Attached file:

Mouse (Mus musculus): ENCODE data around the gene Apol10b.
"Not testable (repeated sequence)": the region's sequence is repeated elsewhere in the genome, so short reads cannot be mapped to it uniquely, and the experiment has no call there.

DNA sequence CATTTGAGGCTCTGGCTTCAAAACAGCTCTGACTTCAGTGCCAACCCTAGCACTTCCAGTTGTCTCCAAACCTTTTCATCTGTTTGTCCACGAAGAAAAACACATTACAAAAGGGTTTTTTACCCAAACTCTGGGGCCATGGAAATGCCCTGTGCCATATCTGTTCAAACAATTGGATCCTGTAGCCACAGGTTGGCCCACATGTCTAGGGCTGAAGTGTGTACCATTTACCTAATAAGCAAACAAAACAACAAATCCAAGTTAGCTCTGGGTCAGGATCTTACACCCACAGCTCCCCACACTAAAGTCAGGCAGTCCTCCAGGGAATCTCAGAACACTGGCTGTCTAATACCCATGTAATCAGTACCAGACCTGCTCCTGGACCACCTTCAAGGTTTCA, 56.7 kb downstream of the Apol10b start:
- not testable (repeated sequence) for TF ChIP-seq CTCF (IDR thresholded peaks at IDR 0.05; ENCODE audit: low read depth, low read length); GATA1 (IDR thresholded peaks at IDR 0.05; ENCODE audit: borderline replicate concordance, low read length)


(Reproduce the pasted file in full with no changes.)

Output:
Mouse (Mus musculus): ENCODE data around the gene Apol10b.
"Not testable (repeated sequence)": the region's sequence is repeated elsewhere in the genome, so short reads cannot be mapped to it uniquely, and the experiment has no call there.

DNA sequence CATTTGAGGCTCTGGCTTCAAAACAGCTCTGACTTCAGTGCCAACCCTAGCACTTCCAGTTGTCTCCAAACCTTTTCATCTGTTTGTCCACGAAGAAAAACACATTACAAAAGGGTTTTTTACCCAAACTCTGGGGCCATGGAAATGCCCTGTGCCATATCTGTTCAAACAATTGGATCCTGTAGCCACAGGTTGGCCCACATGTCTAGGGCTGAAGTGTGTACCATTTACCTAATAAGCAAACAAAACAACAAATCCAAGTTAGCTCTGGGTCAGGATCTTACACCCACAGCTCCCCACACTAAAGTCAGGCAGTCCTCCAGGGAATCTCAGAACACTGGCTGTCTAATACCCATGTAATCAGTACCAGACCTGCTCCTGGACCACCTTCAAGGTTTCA, 56.7 kb downstream of the Apol10b start:
- not testable (repeated sequence) for TF ChIP-seq CTCF (IDR thresholded peaks at IDR 0.05; ENCODE audit: low read depth, low read length); GATA1 (IDR thresholded peaks at IDR 0.05; ENCODE audit: borderline replicate concordance, low read length)